Bosnia: Behind the Democratic
by Michael Chossudovsky
from the Internet
What's behind the dismantling of former
Yugoslavia and the recolonizing of Bosnia? According to conventional
opinion, it is the inevitable result of deep-seated ethnic tensions
rooted in history. :But, as Michel Chossudovsky argues, the real
roots of the conflict lie in the historic meddling of Western
imperialism -- and Bosnia's future is now firmly in the hands
of Western finance capital.
As heavily-armed NATO troops enforce the
peace in Bosnia, the press and politicians alike portray Western
intervention in the former Yugoslavia as a noble, if agonizingly
belated, response to an outbreak of ethnic massacres and human
rights violations. In the wake of the November 1995 Dayton Peace
Accords, the West is eager to touch up its self-portrait as saviour
of the Southern Slavs and get on with "the work of rebuilding"
the newly sovereign states.
But following a pattern set since the
onslaught of the civil war, Western public opinion has been misled.
The conventional wisdom, exemplified by the writings of former
US Ambassador to Yugoslavia Robert Zimmermann, is that the plight
of the Balkans is the outcome of an "aggressive nationalism",
the inevitable result of deep-seated ethnic and religious tensions
rooted in history.
Drowned in the barrage of images and self-serving
analyses are the economic and social causes of the conflict. The
deep-seated economic crisis which preceded the civil war has long
been forgotten. The strategic interests of Germany and the US
in laying the groundwork for the disintegration of Yugoslavia
go unmentioned, as does the role of external creditors and international
financial institutions. In the eyes of the global media, Western
powers bear no responsibility for the impoverishment and destruction
of a nation of 24 million people.
But through their domination of the global
financial system, the Western powers, pursuing their collective
and individual "strategic interests" helped from the
beginning of the 1980s to bring the Yugoslav economy to its knees,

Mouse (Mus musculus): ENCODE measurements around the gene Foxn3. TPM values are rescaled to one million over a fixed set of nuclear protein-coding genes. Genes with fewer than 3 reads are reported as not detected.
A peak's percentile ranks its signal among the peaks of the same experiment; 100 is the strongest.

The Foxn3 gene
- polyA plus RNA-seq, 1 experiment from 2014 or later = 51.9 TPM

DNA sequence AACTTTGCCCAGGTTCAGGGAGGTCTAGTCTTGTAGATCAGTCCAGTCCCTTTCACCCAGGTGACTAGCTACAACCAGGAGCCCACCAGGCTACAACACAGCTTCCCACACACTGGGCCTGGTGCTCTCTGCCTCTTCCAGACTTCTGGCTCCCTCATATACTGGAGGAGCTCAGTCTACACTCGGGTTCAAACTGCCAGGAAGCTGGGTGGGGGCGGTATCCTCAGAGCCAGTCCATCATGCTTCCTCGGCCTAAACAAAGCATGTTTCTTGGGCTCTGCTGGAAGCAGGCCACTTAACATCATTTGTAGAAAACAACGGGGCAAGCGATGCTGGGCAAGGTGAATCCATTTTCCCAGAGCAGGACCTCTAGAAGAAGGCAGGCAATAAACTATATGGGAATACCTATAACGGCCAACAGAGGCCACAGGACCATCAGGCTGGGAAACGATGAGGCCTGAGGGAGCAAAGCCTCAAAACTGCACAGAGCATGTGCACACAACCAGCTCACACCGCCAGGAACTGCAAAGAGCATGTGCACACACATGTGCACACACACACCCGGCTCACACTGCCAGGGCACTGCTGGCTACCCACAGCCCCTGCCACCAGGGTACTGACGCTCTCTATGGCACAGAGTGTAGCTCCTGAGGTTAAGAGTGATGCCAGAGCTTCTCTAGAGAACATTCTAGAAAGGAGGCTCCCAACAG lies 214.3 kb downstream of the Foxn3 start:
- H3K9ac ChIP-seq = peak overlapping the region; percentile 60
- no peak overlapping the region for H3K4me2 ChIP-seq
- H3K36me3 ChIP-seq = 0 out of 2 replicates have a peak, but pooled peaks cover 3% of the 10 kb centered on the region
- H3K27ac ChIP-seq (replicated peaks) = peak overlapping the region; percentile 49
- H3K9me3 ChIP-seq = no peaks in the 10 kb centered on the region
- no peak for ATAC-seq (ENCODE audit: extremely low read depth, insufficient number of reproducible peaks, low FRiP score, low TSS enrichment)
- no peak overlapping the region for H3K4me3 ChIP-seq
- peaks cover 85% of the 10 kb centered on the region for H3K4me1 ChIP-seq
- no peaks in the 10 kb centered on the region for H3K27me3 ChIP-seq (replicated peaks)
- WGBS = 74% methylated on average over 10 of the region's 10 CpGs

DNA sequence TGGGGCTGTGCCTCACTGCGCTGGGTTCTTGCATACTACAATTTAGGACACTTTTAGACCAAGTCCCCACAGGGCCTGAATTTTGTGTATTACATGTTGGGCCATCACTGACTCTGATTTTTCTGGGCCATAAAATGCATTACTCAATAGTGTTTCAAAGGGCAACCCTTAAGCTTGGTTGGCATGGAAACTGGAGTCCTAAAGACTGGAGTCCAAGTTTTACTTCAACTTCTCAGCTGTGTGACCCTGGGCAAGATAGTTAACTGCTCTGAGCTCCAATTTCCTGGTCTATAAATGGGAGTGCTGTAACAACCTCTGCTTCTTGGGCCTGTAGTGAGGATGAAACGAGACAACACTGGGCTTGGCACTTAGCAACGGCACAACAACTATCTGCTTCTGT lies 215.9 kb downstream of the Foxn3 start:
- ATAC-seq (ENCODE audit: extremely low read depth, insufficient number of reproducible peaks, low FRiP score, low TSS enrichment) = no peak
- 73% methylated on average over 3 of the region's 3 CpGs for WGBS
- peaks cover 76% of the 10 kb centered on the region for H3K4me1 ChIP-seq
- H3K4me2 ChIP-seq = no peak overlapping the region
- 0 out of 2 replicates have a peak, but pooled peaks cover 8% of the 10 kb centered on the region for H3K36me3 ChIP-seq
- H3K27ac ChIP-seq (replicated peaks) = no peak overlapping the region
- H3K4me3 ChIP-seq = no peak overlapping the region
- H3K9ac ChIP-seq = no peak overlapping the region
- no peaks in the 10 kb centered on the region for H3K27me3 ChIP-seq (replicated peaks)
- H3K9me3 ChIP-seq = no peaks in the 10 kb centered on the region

contributing to stirring simmering ethnic and social conflicts.
Now, the efforts of the international financial community are
channeled towards "helping Yugoslavia's war-ravaged successor
states. " Yet while the world's attention is focused on troop
movements and cease fires, creditors and international financial
institutions are busy at work collecting former Yugoslavia's external
debt, while transforming the Balkans into a safe-haven for free
The former Yugoslavia has been carved
up under the close scrutiny of its external creditors. Its foreign
debt has been carefully divided and allocated to the republics.
The privatization programs implemented under the supervision of
the donors, have contributed to a further stage of economic dislocation
and impoverishment of the population. GDP had declined by as much
as 50 percent in four years ( 1990-93).
Moreover, the leaders of the newly sovereign
states have fully collaborated with the creditors. Even as the
fighting raged, Croatia, Slovenia and Macedonia had entered into
separate loan negotiations with the Bretton Woods institutions.
In Croatia, the government of President Franjo Tudjman signed,
in 1993, an agreement with the IMF. Massive budget cuts mandated
under the agreement thwarted Croatia's efforts to mobilize its
own productive resources, thus jeopardizing post-war reconstruction.
The cost of rebuilding Croatia's war-torn economy was estimated
at some $23 billion, requiring an influx of fresh foreign loans.
In the absence of "debt forgiveness," Zagreb's debt
burden will be fueled well into the 21 st Century.
With a Bosnian peace settlement apparently
holding under NATO guns, the West has unveiled a "reconstruction"
program which fully strips Bosnia-Herzegovina of its economic
and political sovereignty. This program largely consists in developing
Bosnia-Herzegovina as a divided territory under NATO military
occupation and Western administration.
Resting on the November 1995 Dayton accords,
the US and the European Union have installed a full-fledged colonial
administration in Bosnia. At its head is their appointed High